So you think the pace of play debate in baseball is a relatively new thing and they've only been dawdling in the last decade or so?
It turns out, George Cuppy was confounding folks with his snail's pace more than 100 years ago.
Cuppy, who retired to Elkhart at the end of his major league career and went into business with big league catcher Lou Criger, was known for his oh-so-slow ambling as a 19th century pitcher.
The Toledo News Bee called the Indiana native "painfully slow," and Baseball Magazine went into even more detail on his molasses-like mound motions.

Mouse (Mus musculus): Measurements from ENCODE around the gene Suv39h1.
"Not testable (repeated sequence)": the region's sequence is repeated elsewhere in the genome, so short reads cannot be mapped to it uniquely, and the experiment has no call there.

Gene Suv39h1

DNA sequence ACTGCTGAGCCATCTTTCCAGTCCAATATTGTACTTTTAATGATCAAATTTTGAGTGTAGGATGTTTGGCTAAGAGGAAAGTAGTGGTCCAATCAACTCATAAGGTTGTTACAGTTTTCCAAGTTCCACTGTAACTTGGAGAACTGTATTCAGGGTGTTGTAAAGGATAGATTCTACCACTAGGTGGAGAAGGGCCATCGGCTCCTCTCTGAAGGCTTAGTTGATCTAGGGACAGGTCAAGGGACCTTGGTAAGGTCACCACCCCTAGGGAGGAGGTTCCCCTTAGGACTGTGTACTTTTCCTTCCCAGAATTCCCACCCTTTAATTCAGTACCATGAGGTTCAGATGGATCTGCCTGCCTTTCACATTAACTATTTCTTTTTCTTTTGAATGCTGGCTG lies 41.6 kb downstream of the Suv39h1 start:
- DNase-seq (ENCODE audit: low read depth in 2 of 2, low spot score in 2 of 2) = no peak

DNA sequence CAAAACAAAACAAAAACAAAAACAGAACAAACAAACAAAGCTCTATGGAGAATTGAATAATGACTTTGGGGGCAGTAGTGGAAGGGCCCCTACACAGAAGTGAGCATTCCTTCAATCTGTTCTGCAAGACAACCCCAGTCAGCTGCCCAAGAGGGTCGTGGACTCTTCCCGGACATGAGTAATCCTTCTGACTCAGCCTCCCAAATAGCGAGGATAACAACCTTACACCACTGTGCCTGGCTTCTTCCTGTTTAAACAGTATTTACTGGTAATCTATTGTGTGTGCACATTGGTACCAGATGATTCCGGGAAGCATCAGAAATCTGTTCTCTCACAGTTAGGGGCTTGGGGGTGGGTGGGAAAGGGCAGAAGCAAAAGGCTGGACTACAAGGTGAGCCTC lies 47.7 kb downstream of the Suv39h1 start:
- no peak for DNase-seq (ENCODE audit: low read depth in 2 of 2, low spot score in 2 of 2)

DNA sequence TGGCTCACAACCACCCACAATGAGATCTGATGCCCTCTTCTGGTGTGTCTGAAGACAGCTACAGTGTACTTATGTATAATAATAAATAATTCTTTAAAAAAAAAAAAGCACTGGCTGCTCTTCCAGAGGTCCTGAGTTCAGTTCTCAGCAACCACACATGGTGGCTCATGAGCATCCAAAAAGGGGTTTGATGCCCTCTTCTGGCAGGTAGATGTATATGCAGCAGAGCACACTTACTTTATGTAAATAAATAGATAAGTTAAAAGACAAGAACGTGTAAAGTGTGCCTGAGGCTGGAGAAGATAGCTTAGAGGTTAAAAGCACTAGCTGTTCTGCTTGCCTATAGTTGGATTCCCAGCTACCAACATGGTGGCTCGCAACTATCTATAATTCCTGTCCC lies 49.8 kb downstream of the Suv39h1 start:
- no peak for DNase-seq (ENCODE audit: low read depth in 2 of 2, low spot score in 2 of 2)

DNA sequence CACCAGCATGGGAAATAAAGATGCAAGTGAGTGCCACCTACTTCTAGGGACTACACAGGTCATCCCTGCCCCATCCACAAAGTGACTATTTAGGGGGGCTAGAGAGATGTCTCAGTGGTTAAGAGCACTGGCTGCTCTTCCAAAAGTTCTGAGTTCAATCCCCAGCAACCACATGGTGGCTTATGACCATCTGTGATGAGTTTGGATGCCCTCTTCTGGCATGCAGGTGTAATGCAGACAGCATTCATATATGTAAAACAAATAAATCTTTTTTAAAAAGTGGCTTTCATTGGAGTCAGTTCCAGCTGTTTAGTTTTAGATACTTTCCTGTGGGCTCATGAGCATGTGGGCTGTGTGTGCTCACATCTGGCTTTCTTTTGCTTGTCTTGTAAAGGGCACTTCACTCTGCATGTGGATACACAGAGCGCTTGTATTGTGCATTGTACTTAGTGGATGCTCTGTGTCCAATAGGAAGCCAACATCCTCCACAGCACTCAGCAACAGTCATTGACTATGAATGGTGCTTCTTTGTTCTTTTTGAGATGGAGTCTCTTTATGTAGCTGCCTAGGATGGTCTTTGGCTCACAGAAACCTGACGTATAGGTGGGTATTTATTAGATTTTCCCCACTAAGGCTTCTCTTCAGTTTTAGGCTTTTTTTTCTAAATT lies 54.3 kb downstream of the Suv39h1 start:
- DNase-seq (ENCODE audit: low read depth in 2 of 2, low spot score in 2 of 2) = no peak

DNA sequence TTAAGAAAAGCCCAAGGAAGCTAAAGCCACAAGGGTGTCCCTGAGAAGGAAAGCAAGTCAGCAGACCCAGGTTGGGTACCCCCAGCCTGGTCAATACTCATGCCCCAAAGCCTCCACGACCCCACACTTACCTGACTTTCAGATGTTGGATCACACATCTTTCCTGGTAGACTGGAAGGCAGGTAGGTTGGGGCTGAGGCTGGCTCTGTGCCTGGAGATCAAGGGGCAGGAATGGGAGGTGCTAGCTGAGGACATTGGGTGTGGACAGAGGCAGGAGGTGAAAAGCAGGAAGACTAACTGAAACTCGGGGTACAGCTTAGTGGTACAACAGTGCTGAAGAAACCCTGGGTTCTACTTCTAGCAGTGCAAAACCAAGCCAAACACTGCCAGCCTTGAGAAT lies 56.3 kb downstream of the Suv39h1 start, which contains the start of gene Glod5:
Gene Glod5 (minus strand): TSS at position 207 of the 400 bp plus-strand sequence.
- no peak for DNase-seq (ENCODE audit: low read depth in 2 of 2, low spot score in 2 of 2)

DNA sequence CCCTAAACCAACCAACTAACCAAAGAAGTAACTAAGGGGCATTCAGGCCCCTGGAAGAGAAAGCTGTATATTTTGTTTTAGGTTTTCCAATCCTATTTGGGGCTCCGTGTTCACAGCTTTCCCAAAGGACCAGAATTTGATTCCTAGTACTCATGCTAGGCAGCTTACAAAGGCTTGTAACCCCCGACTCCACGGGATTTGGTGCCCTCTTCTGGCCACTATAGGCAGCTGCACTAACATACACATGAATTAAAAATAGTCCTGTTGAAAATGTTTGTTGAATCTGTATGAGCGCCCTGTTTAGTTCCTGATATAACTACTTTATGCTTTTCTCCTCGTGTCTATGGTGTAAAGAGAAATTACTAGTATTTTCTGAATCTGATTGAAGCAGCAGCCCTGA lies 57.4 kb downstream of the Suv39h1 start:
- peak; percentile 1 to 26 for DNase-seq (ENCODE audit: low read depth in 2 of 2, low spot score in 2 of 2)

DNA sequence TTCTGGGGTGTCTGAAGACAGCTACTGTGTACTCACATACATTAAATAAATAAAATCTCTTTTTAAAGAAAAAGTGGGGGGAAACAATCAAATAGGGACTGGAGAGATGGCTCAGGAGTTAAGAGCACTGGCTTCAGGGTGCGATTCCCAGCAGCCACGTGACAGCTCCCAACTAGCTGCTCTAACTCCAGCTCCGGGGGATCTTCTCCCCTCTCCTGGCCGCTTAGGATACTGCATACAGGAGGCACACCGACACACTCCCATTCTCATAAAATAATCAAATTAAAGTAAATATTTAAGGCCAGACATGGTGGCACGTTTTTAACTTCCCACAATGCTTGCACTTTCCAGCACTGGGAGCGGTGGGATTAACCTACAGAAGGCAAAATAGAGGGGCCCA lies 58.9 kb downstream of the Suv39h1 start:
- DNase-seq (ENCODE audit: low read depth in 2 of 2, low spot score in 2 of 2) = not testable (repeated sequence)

“(Cuppy) stood holding the ball, and holding it, and holding it some more," said a Baseball Magazine article. "The maddened batsmen fumed and fretted and smote the plate with their sticks; the umpires barked and threatened; the fans counted and counted, often up to 56 or 59 — and then Cuppy let go of the ball. By this time the batter, if at all nervous or excitable, was so sore that he slammed wildly at the pitch, and seldom hit it."
Cuppy died in 1922 and is buried in Rice Cemetery.